Journal of Neural Transmission

, Volume 120, Issue 4, pp 517–521

Mild cognitive impairment in Parkinson’s disease

Neurology and Preclinical Neurological Studies - Original Article

DOI: 10.1007/s00702-013-1006-0

Cite this article as:
Korczyn, A.D. J Neural Transm (2013) 120: 517. doi:10.1007/s00702-013-1006-0

Abstract

Parkinson’s disease (PD) has initially been described as a clinical syndrome, although its exact definition has changed over the past centuries. The identification of the pathological changes added another level of complexity, with Lewy bodies, synuclein deposits and neuronal loss in the substantia nigra being used alternatively as criteria. A third level of complexity was added with the recognition of genetic mutations resulting in Parkinsonism, sometimes with and sometimes without Lewy bodies or synuclein deposition. Lastly, frequent additional important pre-motor manifestations, particularly depression, anosmia and sleep-associated phenomena have been described. These different points of view on the definition of PD have important implications on the study of the etiology and even the therapy of PD. Cognitive impairment is also an important feature of PD, while the spectrum of deficits ranges from none to severe dementia. The no-man land in-between normal cognition and dementia has been termed mild cognitive impairment in PD. At present, this term lacks heuristic value or clinical utility, and remains a target for scientific research.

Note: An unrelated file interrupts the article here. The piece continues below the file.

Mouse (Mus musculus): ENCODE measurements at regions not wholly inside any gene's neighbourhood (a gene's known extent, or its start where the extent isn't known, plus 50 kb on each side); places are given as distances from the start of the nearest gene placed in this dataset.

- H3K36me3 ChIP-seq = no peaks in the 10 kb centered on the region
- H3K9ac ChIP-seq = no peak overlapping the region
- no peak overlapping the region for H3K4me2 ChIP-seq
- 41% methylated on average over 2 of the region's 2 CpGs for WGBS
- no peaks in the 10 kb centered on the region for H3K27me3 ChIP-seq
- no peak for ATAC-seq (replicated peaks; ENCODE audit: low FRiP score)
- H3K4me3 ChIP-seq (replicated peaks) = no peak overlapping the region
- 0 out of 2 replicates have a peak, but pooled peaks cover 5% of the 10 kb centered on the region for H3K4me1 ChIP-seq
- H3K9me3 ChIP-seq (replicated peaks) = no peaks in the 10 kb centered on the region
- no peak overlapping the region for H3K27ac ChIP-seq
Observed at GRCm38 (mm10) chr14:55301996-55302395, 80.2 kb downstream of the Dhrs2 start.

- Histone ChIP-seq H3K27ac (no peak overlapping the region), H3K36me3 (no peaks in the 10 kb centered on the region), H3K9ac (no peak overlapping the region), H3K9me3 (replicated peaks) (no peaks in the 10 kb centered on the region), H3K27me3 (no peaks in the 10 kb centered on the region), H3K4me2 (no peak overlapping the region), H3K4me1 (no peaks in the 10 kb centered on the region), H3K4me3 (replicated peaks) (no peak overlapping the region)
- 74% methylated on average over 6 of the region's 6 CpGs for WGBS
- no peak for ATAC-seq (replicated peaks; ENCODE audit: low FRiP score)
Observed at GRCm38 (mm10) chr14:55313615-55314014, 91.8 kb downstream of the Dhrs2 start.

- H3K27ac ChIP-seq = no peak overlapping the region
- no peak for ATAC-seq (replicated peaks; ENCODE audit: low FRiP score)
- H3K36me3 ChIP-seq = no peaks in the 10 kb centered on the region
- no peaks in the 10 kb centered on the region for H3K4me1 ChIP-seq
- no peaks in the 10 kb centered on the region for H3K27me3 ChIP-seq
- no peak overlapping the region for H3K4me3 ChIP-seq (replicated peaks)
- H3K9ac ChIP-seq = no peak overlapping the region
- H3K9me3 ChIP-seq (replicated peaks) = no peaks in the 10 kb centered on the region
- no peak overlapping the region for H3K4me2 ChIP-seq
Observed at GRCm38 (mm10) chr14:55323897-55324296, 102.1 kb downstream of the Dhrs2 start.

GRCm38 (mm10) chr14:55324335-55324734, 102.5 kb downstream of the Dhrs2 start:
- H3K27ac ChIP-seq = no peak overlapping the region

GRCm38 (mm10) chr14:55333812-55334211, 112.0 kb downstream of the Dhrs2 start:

Keywords

Parkinson’s diseaseDementiaMild cognitive impairmentAmnesia

Copyright information

© Springer-Verlag Wien 2013

Authors and Affiliations

  1. 1.Sackler School of MedicineTel-Aviv UniversityTel-AvivIsrael